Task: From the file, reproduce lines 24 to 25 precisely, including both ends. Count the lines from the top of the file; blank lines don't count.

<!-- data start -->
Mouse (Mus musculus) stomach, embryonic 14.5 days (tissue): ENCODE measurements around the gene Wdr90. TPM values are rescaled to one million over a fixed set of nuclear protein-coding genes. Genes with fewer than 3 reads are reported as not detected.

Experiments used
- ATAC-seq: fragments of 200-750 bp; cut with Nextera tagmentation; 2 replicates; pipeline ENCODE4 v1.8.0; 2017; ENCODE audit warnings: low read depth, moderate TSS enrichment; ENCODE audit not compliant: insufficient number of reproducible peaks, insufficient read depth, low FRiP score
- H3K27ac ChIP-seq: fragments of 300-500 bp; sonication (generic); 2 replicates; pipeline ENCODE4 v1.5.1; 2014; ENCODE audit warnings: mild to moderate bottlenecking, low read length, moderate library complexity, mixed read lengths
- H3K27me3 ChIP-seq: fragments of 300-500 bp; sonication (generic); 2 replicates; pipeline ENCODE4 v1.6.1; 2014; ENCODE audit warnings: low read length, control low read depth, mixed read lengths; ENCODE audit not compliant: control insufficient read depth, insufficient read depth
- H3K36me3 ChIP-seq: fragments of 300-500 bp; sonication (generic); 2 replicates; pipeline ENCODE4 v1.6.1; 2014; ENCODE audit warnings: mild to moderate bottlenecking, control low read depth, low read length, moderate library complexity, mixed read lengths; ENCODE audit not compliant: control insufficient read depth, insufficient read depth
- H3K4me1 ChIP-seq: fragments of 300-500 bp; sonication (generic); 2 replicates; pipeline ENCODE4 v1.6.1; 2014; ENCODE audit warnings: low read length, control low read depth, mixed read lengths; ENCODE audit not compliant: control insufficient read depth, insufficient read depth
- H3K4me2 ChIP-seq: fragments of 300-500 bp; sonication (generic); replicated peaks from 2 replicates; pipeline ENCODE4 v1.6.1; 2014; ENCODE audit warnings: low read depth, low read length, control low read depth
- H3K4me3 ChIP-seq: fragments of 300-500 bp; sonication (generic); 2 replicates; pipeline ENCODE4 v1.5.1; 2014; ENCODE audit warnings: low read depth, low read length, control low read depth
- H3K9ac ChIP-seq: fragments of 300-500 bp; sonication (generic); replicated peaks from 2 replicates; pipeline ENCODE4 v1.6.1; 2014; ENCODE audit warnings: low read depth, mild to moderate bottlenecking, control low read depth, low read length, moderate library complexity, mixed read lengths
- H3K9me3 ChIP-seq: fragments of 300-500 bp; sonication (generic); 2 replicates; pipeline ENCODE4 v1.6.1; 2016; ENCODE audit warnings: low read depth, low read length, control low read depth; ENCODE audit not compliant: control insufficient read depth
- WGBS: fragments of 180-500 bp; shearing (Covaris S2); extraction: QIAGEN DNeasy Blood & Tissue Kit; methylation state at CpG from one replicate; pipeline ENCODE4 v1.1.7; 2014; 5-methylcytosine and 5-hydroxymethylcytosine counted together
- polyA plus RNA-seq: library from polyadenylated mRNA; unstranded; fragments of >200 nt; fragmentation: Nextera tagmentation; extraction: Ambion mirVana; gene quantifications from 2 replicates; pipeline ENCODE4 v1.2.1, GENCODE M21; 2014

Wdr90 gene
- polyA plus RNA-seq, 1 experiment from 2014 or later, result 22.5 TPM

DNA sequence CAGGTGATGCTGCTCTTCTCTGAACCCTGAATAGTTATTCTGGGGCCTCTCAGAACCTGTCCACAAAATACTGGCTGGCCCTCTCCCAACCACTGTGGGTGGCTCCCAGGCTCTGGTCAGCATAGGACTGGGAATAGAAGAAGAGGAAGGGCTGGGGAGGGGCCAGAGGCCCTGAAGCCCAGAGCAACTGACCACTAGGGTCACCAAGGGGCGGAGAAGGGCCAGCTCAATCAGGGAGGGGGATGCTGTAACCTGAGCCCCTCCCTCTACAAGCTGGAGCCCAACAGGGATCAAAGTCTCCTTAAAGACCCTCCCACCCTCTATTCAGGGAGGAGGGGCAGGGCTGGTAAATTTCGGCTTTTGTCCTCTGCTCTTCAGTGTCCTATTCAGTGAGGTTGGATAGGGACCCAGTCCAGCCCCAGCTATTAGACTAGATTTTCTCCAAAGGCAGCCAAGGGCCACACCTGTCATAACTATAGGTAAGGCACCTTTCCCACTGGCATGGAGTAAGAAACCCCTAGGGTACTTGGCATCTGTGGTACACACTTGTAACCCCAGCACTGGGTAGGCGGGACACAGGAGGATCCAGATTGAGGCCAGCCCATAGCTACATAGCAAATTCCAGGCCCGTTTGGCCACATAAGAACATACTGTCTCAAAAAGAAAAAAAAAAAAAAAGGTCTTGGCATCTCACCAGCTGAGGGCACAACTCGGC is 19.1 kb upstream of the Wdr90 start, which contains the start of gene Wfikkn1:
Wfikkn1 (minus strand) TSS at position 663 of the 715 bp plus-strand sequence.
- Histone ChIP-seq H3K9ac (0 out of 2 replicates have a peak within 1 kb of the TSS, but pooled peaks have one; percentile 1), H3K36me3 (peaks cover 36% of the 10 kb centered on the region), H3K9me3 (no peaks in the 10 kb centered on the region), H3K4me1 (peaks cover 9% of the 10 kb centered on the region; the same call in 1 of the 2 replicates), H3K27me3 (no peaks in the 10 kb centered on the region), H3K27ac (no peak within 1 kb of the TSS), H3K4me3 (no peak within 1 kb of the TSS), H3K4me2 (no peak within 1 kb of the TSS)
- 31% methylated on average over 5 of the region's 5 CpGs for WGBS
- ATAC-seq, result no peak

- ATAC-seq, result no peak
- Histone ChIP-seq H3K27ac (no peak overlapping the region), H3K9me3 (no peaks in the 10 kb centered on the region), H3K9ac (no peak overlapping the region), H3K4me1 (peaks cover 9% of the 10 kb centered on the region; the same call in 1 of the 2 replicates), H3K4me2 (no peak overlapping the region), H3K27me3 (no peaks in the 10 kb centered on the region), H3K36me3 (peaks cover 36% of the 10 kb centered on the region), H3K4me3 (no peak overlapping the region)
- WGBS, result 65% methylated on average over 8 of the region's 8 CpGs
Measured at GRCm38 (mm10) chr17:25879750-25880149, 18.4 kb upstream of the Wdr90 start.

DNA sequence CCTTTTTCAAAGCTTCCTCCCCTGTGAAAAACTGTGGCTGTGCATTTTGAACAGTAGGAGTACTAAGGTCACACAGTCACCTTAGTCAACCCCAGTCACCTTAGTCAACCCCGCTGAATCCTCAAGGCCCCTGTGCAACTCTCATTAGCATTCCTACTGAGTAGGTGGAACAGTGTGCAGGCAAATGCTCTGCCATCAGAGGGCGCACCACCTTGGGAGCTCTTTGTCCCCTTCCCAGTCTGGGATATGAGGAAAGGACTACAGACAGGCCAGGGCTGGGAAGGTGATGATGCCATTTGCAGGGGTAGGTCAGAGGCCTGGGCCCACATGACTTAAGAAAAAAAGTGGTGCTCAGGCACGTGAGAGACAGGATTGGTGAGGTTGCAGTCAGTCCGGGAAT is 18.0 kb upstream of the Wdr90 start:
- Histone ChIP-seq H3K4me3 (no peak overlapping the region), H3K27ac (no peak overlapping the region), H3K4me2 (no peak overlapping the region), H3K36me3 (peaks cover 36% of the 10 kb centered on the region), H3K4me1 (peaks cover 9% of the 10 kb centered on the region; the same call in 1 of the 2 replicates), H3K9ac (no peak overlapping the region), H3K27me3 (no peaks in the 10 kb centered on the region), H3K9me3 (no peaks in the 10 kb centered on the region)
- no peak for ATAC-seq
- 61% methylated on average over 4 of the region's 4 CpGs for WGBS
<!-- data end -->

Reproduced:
Measured at GRCm38 (mm10) chr17:25879750-25880149, 18.4 kb upstream of the Wdr90 start.

DNA sequence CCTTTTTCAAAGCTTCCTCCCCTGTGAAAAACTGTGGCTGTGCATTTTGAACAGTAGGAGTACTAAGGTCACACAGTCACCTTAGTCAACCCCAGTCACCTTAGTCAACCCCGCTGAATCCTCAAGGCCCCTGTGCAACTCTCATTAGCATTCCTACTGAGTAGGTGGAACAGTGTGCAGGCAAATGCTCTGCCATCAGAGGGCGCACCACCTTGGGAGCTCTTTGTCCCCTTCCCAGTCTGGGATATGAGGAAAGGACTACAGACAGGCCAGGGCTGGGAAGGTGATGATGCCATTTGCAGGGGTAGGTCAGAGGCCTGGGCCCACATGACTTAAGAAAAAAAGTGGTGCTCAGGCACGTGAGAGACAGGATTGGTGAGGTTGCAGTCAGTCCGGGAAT is 18.0 kb upstream of the Wdr90 start: